OPINION: Facts are facts

Political discourse flawed without critical thinking


Blythe Terry / Canva

Today’s political arena is wacky. It’s all the more reason to value common sense.

Here’s a hot take: we need to start examining issues with a fine-toothed comb and putting genuine effort into finding the truth rather than using political discourse as another tool to make us feel superior.

I say this because of a conversation I had last weekend with a close friend about gun control. We have similar political leanings, so this particular interaction may at first seem irrelevant in terms of shedding new light on the topic. But this friend and I are a bit different than most, not in that we’re smarter, but that we’ve done our research.

And while the digital age may be exacerbating a certain genre of wickedly unenlightened debate, this spread of misinformation and mistrust isn’t a new issue.”

— Editor-in-Chief Blythe Terry

About a year ago, we had just finished competing at a debate tournament for the weekend. The topic was on whether universal background checks on gun purchases should be implemented in the United States. The research was extensive, even grueling.

We learned a few key things. First, the vast majority of evidence suggests a causal relationship between increased gun control laws and decreased incidents of gun violence. Second, most evidence supporting the idea that “more guns equal less crime” is tied up in the misdirection of John Lott, whose evidence has been determined to lack a credible causal relationship. Third, universal background checks may not be a cure-all, but there’s a strong chance they could work to close the “gun-show loophole” and provide uniformity to gun legislation that could decrease trafficking across state lines. Think the famous Illinois-Indiana example.

Mostly importantly, we learned that doing something is better than doing nothing.

But this isn’t necessarily about gun control—though it does seem like a win-win for everyone (except the NRA) to me—but a wider, cross-issue phenomenon. It’s about why fairly easily verifiable facts get lost in translation, and how we’re lost in a circular motion, with the same talking points going around and around.

There are a lot of reasons for this. It’s general divisiveness, unrest, money in politics, and the programming of social media. These causes certainly ought to be identified and fought against. But before any of that can happen, we need to start thinking for ourselves.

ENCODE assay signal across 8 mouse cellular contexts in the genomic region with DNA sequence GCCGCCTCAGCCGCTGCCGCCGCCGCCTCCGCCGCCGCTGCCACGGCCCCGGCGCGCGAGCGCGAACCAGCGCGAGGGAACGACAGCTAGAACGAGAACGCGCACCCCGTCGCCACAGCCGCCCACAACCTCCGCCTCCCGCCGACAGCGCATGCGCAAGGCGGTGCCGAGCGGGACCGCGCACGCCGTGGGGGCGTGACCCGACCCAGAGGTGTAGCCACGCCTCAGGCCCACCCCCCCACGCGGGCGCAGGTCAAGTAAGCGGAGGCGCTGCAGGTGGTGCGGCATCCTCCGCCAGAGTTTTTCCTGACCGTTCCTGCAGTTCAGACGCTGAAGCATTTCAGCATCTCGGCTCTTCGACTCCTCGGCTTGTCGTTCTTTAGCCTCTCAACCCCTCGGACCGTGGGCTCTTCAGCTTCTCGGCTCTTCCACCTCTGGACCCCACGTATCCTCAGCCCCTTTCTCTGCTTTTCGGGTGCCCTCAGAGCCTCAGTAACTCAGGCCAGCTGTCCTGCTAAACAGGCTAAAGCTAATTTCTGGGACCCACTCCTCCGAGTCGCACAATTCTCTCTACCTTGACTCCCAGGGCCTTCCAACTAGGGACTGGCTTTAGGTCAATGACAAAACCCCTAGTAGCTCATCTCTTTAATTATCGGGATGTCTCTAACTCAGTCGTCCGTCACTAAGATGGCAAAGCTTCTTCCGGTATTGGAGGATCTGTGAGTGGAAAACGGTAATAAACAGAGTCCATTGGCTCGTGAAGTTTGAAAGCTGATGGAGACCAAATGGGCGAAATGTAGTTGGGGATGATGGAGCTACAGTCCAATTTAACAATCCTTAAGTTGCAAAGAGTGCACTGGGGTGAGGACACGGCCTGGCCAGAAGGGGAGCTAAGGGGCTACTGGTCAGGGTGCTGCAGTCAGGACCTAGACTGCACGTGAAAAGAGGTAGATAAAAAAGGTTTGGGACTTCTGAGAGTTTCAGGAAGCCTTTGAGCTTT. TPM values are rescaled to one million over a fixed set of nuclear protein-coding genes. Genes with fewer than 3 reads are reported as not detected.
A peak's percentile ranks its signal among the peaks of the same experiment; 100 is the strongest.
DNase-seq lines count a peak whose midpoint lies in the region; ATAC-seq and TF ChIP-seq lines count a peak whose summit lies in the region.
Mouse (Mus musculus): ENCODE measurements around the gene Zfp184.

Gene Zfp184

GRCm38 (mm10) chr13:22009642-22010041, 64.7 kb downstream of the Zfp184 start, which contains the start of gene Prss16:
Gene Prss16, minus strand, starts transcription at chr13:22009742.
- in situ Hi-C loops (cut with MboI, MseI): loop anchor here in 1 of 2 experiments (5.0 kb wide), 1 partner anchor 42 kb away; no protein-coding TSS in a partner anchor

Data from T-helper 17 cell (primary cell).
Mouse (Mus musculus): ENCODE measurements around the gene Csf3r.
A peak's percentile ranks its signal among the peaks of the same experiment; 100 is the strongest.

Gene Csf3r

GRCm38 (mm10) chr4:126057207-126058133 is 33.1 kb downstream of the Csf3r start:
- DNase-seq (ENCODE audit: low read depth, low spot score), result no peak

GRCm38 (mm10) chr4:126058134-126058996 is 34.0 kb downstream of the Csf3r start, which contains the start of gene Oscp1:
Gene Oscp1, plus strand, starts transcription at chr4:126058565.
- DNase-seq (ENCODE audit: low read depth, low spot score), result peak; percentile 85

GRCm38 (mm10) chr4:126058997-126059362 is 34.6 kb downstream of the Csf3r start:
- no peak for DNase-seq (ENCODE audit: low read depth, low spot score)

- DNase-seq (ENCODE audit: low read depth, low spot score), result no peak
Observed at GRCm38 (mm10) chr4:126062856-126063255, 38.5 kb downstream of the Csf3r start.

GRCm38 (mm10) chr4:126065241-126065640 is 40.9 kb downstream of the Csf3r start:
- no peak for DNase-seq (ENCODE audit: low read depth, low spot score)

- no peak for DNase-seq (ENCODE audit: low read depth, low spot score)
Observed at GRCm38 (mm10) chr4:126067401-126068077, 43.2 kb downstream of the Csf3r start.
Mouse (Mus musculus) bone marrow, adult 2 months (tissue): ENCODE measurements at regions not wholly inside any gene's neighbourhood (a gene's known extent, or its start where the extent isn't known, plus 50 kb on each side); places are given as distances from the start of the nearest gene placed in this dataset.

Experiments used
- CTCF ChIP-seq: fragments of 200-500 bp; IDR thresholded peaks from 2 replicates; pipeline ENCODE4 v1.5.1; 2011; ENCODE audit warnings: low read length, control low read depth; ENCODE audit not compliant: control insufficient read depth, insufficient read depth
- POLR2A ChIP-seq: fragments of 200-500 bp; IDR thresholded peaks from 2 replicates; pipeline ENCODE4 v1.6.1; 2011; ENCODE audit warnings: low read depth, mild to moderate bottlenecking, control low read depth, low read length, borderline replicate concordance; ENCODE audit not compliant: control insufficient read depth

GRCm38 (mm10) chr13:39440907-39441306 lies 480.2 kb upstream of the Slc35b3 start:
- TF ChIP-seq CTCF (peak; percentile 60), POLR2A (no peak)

And while the digital age may be exacerbating a certain genre of wickedly unenlightened debate, this spread of misinformation and mistrust isn’t a new issue. Unethically swaying the masses has been a hallmark of our very own democratic republic for a long time. But all that means is that this issue has been tackled before and can be tackled again.

Make a habit of being skeptical, because this stuff matters.”

— Editor-in-Chief Blythe Terry

But if we don’t encourage critical thinking, it’s too easy to get wrapped up in a contest without actually having any substantive knowledge or appetite for action. This isn’t a call for the end of debate and conversation, rather a suggestion on how to best inform those interactions. Being genuine is a start, and being cognizant is a solution.

And there’s one specific and uniquely 21st-century request I’ll make to help achieve this cognizance: please use Google.

And use it correctly. Go to hyperlink heaven, and triple-check things. Never take anything at face value. Get raw numbers. Use Google against Google (for all the anti-big data activists out there). Make a habit of being skeptical, because this stuff matters.

I’ll leave you with a sick quote from an 18th century philosopher who was in all likelihood a bad guy. You’ll have to do your research on him yourself to find out, but here it is: “A wise man proportions his belief to the evidence.”

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